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Review wave of delistings on SGX

I applaud the attempt by the Singapore Exchange to improve the local stock exchange’s liquidity by reducing board lot sizes. (“Muted response to smaller board lot sizes on SGX”; Jan 20)

Lee Chin Wai

I applaud the attempt by the Singapore Exchange to improve the local stock exchange’s liquidity by reducing board lot sizes. (“Muted response to smaller board lot sizes on SGX”; Jan 20)

The SGX should also pay attention to the increasing privatisation of SGX-listed companies. Over the past six years, an average of 27 companies have been privatised or delisted for various reasons.

Investors have lost the opportunity to invest in big household names such as Asia Pacific Breweries, Cerebos Pacific and Robinsons.

The original intention of establishing a stock exchange in a country is to develop local industries by allowing them an avenue to raise capital through the issue of shares to the public.

In the not-so-distant past, being a listed company was prestigious, affording the company a better standing among customers, suppliers and creditors. Nowadays, however, companies have found listing to be a hindrance and a compliance cost.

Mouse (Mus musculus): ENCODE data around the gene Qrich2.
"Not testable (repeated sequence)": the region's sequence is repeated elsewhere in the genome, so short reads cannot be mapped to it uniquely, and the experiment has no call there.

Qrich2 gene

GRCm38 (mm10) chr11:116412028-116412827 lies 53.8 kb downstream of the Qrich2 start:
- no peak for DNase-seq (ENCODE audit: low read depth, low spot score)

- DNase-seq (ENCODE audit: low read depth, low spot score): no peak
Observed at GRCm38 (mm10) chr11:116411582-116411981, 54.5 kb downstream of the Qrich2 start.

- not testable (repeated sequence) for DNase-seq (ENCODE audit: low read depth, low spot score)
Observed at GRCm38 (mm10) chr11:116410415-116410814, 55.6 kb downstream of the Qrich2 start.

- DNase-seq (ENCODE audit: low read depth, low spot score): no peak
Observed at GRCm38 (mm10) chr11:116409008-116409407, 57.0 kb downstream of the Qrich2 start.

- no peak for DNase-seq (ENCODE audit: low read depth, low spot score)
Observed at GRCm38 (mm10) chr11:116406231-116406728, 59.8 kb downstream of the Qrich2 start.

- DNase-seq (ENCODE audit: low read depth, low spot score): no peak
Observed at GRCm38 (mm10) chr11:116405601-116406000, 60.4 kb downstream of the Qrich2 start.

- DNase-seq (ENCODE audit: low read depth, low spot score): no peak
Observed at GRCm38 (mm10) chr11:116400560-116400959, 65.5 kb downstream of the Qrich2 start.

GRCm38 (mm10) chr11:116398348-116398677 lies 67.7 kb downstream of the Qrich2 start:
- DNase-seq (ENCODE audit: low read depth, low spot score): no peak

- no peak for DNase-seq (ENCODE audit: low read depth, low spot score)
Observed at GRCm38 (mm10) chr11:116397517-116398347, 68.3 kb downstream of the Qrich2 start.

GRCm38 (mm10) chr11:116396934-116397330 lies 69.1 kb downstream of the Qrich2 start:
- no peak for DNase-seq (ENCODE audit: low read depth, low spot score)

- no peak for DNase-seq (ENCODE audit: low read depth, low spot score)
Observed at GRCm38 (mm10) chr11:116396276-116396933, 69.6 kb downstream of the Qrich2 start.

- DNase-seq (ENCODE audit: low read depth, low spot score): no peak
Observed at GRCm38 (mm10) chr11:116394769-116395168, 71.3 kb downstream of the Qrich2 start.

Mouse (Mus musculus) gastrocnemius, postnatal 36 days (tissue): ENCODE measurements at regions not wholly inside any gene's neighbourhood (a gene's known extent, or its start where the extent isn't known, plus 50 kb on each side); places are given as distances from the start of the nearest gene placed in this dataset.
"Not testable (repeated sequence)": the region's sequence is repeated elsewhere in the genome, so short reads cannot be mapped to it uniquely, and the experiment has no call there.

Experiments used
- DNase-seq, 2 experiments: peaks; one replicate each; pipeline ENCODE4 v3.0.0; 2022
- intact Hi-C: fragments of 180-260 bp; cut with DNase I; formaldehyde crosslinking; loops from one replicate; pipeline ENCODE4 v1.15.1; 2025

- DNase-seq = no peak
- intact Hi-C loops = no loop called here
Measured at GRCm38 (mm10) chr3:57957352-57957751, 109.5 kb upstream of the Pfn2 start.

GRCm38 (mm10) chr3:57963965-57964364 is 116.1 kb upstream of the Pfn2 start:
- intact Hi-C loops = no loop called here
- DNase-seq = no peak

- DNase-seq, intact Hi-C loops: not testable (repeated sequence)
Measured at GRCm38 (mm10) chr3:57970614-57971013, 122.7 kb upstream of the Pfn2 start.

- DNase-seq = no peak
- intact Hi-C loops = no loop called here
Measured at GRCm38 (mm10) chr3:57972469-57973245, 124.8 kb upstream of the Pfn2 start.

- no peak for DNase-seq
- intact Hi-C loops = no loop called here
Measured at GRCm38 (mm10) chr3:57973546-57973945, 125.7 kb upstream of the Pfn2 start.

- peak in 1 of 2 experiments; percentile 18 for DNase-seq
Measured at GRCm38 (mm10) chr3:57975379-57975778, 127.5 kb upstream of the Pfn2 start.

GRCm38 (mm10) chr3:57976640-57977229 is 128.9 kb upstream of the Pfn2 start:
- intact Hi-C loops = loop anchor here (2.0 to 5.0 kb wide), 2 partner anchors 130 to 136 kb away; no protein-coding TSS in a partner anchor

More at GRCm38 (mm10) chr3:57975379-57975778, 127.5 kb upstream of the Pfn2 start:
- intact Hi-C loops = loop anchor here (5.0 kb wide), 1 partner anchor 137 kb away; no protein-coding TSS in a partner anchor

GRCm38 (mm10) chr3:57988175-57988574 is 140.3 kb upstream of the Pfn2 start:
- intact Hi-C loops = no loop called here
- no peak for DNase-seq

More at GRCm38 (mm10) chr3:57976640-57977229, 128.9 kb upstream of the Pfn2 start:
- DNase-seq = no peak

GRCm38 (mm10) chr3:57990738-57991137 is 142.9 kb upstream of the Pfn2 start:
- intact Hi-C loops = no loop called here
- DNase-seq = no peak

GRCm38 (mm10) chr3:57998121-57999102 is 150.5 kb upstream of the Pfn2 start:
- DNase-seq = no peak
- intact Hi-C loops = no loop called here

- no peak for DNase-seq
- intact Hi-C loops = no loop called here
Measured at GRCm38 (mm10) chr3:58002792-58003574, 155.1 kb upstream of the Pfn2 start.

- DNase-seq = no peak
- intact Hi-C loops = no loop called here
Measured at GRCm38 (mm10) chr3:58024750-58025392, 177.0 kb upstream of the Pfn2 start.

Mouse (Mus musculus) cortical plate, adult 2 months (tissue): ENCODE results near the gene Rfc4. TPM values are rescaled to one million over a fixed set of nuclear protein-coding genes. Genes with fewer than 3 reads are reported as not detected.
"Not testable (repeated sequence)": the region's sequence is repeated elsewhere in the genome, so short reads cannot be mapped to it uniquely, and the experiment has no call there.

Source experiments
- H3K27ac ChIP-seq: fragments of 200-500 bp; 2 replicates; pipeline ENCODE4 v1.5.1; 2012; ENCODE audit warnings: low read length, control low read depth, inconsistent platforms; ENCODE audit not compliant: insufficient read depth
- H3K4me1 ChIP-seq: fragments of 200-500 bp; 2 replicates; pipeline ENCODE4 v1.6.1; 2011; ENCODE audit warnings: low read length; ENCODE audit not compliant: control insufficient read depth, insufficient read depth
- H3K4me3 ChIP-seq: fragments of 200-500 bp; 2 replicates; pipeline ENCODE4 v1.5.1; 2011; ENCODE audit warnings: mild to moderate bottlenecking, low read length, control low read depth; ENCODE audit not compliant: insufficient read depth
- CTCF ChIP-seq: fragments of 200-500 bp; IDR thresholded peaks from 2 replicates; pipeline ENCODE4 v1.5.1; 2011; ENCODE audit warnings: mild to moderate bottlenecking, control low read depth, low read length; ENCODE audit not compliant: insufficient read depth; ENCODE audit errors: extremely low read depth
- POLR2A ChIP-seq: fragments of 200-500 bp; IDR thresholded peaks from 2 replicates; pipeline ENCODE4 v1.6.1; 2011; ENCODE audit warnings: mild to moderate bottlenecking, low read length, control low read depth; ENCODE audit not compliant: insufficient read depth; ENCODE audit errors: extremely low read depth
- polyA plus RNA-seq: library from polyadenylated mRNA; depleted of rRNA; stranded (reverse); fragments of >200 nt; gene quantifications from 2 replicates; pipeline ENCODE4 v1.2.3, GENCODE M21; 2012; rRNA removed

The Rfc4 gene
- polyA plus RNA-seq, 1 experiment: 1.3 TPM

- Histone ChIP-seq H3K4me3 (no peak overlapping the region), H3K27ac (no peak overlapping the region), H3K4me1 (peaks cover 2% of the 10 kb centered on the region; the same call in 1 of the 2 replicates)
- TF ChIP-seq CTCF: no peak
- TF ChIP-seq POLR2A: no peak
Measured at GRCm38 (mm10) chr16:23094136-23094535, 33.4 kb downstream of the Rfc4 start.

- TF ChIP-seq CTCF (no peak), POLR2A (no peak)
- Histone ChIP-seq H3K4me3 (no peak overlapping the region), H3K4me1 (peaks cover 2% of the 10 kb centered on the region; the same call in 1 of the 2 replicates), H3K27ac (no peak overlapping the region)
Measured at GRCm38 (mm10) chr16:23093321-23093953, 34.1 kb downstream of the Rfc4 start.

For example, the reasons CapitaLand cited for privatising CapitaMalls Asia last year said essentially that listing was hindering business development. SGX must return to the first principles for having a stock exchange and promote local industries.

It must find out why listed companies are rushing to be privatised and rectify these concerns.

It must also work with relevant government agencies to identify promising local companies that need capital for expansion and encourage them to list.

Only then can SGX retain and attract good companies and compete with other stock exchanges around the world for investors’ attention. Local industries would also get a boost from this development.

To this end, I suggest that Temasek Holdings encourage its companies to spin off promising subsidiaries to boost our status as Asia’s financial hub.

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